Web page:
[Canada, Parliament, House of Commons, “Report of the Select Committee on the Causes of the Difficulties in the North-West Territory in 1869–70,” 19.]

In a letter written to Joseph Howe on 3 May 1870, Taché had written:

I have mentioned fear relative to the Indians, and I am sorry to say that such danger is really very great. Dennis, Mair, Schultz and Monkman have been amongst them. Some others are still busy exciting them, so it is possible that the wishes expressed by the Evening Mail may be realized, and then, most likely, mass meetings would be held [in Ontario] to congratulate the first authors of our troubles, on the mass massacres they would have caused.”

[Canada, Parliament, House of Commons, “Report of the Select Committee on the Causes of the Difficulties in the North-West Territory in 1869–70,” 28.]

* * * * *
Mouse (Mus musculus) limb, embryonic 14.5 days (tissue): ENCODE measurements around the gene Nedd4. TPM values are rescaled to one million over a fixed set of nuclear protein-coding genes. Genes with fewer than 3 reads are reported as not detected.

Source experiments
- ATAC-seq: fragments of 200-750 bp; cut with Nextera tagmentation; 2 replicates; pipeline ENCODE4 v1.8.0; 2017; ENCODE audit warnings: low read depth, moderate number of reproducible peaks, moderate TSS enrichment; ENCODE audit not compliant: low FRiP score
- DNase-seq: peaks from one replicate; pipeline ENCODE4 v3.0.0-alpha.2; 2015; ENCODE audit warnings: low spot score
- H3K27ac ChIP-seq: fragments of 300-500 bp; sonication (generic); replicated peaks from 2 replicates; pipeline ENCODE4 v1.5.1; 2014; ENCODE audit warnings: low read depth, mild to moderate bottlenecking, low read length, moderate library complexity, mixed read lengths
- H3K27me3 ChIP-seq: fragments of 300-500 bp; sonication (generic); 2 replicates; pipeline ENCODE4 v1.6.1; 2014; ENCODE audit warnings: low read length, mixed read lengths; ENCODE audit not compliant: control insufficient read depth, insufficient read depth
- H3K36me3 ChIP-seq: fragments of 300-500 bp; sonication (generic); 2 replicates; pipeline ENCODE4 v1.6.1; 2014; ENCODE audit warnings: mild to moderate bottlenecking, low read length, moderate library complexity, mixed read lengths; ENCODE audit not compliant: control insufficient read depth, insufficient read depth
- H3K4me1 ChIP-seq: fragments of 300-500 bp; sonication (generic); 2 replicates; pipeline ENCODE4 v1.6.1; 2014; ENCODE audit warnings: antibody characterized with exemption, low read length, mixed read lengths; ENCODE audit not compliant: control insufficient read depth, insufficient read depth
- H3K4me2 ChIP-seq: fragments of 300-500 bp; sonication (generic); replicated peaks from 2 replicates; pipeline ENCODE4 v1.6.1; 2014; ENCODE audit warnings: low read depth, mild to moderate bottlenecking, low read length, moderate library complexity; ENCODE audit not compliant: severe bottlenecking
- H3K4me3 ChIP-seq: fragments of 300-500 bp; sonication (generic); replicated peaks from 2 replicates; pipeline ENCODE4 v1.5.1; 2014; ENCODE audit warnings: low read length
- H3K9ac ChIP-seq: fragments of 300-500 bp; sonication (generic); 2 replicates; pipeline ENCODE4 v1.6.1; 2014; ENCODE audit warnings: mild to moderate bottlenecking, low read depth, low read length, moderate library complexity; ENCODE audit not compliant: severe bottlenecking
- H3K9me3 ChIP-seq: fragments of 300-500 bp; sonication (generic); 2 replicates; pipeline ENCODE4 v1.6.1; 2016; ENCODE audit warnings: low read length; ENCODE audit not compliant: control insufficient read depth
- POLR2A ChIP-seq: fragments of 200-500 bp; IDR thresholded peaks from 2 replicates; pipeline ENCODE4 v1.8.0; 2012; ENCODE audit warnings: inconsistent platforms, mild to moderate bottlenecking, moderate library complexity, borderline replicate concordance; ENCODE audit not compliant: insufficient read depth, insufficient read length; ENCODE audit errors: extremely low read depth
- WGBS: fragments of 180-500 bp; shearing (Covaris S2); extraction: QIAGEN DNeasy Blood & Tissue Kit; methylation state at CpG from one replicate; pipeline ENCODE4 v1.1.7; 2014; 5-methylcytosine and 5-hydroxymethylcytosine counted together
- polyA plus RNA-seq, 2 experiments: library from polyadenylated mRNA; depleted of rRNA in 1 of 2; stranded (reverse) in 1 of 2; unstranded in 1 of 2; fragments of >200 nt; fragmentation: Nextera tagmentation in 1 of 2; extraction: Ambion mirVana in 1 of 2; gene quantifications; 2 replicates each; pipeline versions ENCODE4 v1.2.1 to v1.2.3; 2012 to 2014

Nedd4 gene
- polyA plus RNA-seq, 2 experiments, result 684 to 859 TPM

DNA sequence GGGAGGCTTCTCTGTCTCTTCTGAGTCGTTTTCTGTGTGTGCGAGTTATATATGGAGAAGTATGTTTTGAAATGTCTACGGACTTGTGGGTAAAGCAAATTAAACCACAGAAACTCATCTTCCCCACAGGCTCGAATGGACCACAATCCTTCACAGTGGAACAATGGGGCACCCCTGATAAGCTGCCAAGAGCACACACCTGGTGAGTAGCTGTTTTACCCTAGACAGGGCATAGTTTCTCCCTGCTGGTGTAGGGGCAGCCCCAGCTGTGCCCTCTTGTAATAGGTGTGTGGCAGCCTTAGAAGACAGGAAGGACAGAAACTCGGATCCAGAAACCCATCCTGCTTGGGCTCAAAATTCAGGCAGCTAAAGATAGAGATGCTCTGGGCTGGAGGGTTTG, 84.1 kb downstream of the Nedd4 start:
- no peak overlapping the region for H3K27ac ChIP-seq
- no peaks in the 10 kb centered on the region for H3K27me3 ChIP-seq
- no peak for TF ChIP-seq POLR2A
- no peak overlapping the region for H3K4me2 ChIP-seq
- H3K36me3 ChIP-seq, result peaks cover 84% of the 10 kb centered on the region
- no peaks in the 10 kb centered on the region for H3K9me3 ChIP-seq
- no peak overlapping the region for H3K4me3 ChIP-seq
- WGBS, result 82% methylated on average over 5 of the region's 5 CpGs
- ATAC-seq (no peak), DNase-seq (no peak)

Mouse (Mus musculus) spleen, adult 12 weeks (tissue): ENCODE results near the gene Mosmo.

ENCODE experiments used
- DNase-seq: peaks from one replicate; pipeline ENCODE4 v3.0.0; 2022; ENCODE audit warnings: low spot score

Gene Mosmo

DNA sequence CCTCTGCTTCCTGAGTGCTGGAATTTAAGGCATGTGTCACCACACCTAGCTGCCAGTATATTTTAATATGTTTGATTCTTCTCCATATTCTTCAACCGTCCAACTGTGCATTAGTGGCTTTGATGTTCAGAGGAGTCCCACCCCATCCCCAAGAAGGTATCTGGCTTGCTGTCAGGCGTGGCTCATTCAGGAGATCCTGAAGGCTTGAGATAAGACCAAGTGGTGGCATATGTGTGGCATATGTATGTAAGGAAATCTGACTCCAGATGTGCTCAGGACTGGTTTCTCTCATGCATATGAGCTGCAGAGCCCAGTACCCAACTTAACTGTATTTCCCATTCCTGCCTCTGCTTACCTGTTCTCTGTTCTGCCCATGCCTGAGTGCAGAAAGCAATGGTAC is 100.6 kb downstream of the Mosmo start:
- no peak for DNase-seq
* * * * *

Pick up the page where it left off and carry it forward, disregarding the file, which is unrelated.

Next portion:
In a letter to Howe dated 7 May 1870, Taché again brought up the image of hostile First Nations about the settlement:

I cannot but repeat how deeply I deplore the execution of the unfortunate [Thomas] Scott, but he is not the first British subject killed in this country. Many and many half-breeds have been killed by the Indians. They, British subjects, called for protection, but the voice of the unknown people was never strong enough to cause the slightest echo in Great Britain, nor in Canada. The half-breeds, when murdered by the Indians, never succeeded to move a feeling of sympathy in their behalf, and to-day the loud cries of indignation [from Ontario] that call for blood and vengeance are rolling through the deserts which still separate us from the rest of the world, and their echoes bring astonishment and sorrow to our midst, without even considering what might be the disastrous consequences of such proceedings.”

[Canada, Parliament, House of Commons, “Report of the Select Committee on the Causes of the Difficulties in the North-West Territory in 1869–70,” 28.]